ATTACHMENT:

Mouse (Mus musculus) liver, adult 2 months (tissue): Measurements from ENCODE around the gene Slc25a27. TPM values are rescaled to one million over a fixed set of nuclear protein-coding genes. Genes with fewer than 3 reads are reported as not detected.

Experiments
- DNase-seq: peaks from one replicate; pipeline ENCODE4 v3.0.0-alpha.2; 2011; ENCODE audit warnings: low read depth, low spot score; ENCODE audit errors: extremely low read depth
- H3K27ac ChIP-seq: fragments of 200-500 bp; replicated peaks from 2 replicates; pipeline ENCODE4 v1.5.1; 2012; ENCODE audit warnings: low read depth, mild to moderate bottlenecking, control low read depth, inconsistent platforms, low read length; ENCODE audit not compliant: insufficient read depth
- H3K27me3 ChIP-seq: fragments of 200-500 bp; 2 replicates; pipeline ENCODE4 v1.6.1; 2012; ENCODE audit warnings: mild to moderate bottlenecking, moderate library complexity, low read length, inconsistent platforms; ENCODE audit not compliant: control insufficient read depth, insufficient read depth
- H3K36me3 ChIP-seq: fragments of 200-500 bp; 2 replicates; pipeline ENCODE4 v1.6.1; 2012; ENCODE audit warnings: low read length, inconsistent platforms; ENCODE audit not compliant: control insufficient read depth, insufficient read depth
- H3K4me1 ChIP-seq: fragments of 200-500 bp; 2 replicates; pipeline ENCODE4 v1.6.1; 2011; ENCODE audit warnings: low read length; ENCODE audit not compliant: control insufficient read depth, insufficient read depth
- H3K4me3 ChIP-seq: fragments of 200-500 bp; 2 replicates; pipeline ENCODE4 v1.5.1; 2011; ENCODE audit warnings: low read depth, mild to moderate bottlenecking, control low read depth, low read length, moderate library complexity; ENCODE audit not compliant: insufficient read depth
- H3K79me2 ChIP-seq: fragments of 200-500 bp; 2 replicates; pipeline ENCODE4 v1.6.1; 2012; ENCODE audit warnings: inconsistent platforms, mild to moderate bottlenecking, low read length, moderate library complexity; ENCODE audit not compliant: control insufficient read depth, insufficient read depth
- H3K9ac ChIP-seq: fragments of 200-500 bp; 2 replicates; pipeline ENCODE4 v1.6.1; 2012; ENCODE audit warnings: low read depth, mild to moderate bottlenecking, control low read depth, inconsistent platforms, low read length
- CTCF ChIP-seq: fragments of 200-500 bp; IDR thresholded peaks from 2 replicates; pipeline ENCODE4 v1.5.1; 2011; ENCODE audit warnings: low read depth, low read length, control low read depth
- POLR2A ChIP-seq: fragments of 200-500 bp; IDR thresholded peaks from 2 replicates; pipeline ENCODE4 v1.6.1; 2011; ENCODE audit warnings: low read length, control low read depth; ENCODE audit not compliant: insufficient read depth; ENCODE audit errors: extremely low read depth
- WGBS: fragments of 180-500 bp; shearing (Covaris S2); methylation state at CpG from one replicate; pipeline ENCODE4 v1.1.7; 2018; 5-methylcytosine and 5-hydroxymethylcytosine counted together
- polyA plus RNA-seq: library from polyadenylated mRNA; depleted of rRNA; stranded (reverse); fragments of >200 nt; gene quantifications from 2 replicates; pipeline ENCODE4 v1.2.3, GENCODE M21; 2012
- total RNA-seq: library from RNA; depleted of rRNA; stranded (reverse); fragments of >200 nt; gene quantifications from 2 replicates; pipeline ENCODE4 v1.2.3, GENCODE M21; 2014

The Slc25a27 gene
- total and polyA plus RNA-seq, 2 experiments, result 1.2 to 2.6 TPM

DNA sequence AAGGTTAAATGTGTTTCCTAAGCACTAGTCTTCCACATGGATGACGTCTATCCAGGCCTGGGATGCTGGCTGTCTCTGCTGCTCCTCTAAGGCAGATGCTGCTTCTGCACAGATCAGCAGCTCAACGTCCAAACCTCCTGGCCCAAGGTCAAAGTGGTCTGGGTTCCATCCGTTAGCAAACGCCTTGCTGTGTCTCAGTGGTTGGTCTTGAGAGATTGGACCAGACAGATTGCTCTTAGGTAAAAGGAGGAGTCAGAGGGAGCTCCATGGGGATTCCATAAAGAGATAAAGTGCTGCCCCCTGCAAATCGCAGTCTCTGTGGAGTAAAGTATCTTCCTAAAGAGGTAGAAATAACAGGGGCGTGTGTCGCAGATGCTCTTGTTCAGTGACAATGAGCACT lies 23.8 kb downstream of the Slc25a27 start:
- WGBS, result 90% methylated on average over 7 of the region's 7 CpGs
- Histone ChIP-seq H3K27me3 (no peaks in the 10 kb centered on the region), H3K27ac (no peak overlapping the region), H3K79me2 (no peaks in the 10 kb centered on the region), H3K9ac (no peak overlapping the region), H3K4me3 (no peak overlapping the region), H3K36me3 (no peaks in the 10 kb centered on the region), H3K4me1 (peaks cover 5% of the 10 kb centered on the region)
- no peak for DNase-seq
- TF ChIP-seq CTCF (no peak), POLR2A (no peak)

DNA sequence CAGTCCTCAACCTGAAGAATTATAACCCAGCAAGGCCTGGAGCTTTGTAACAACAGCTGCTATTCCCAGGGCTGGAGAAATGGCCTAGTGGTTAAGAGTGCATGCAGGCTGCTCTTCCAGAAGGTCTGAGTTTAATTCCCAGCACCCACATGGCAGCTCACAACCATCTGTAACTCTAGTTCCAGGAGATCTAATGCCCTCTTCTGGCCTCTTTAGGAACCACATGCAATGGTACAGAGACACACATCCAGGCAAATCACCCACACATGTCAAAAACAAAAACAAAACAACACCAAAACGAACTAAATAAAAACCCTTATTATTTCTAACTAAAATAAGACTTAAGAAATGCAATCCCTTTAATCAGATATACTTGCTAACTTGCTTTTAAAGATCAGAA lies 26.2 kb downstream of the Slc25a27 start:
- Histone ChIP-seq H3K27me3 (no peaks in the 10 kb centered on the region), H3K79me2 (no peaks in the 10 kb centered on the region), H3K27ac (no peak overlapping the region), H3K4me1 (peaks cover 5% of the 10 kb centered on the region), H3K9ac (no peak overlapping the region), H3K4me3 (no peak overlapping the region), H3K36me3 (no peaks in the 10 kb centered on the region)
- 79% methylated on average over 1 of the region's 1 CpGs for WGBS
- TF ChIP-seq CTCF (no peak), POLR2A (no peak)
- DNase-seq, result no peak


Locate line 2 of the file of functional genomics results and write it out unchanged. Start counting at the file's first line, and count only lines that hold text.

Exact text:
Experiments